Texas became the biggest conservative state to have its gay marriage ban declared unconstitutional by a federal judge Wednesday, though he held his ruling in abeyance so higher-ranking jurists, possibly even the U.S. Supreme Court, can weigh in.
U.S. District Judge Orlando Garcia of San Antonio ruled that the Texas ban on same-sex marriages, which voters approved in 2005, stigmatizes gay couples for no legitimate reason. It deprives them of due process and equal protection, he said.
“Without a rational relation to a legitimate governmental purpose, state-imposed inequality can find no refuge in our United States Constitution,” Garcia, an appointee of former President Bill Clinton, said in his order.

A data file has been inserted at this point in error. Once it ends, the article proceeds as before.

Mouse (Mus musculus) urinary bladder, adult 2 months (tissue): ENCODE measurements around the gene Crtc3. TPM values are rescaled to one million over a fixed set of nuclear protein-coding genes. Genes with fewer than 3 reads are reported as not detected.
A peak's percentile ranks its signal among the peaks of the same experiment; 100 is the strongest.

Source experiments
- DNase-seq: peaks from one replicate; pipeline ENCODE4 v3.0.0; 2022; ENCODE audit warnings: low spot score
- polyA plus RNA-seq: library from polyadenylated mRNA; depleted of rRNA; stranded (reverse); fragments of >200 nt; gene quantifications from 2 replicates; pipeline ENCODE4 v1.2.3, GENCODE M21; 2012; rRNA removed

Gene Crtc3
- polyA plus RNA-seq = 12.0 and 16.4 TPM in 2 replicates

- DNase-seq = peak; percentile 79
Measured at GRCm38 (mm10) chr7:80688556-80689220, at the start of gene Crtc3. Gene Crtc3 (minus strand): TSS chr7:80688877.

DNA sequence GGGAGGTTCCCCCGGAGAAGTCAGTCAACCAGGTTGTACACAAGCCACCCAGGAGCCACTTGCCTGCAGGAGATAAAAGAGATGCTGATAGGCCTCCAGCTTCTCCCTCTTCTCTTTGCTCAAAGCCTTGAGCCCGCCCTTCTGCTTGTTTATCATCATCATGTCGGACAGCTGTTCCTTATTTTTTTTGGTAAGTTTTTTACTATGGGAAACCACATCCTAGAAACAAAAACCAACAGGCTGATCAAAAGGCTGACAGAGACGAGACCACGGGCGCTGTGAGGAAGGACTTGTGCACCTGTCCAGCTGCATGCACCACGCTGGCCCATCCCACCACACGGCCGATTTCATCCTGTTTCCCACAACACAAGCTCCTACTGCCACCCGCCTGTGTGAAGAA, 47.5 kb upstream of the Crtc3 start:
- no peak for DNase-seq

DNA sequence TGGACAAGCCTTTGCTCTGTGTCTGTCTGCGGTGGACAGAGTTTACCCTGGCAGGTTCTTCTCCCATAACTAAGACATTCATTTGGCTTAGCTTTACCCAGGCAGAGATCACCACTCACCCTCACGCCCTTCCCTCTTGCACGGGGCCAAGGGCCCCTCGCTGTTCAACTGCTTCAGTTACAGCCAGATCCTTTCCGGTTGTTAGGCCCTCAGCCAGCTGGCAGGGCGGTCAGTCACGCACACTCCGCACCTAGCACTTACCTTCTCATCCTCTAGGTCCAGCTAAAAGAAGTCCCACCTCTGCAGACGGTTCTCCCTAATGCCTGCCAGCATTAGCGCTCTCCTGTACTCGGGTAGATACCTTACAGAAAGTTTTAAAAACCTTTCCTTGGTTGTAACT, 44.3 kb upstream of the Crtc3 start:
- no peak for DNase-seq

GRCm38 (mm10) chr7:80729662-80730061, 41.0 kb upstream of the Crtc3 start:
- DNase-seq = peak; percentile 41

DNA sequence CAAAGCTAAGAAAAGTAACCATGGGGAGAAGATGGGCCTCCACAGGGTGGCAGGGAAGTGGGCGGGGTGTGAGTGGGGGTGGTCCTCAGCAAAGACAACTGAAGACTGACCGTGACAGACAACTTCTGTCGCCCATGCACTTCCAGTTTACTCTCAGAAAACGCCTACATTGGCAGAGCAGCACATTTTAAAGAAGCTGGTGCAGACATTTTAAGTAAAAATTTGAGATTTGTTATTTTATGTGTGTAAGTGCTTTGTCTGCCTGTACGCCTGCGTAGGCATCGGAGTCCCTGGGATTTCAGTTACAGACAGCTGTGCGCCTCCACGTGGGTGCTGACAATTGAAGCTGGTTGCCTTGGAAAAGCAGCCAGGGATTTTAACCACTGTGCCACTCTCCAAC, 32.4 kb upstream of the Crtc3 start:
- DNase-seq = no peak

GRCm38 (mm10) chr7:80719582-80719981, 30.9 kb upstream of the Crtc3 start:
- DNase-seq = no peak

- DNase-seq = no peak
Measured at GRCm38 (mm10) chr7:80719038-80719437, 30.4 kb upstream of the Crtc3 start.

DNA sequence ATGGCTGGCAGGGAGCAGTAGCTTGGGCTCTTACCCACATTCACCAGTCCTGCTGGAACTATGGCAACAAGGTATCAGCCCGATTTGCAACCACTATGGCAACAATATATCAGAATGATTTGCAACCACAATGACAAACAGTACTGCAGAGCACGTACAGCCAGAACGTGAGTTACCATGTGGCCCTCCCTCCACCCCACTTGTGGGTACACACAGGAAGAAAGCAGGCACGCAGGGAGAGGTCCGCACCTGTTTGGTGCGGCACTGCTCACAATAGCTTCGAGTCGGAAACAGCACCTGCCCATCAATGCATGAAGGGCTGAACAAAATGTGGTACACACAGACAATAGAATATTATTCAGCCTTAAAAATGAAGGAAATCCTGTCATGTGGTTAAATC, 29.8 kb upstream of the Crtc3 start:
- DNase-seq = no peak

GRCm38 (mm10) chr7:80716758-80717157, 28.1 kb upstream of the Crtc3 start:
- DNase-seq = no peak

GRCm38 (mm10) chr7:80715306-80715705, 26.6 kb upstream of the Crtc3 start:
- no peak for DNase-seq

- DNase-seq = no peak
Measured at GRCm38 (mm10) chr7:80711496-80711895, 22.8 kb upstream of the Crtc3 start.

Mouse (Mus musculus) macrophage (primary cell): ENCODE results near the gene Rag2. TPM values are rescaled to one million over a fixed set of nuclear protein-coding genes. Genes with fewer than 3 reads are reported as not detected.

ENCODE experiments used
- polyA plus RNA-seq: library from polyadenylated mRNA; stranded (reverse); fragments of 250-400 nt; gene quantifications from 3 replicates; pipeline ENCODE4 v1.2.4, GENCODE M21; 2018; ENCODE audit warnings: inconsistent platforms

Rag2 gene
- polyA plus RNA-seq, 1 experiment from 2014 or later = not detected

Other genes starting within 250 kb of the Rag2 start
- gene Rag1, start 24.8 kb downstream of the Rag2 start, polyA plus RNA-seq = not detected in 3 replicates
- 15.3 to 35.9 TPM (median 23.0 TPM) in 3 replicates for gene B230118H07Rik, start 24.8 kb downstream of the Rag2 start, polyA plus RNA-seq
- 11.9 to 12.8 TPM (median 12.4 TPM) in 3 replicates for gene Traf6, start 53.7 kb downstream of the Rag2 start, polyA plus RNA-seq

Attorney General Greg Abbott said the state immediately would appeal to the 5th U.S. Circuit Court of Appeals in New Orleans.
Other federal appellate courts also will be handling challenges to similar state laws, prompting some – but not all – legal experts to predict that Supreme Court review is highly likely.
Nationally, similar battles are underway in federal courts in 24 states, unleashed by a key high-court ruling last year. Garcia’s ruling came amid an intensifying flurry over legal and political developments related to gay rights.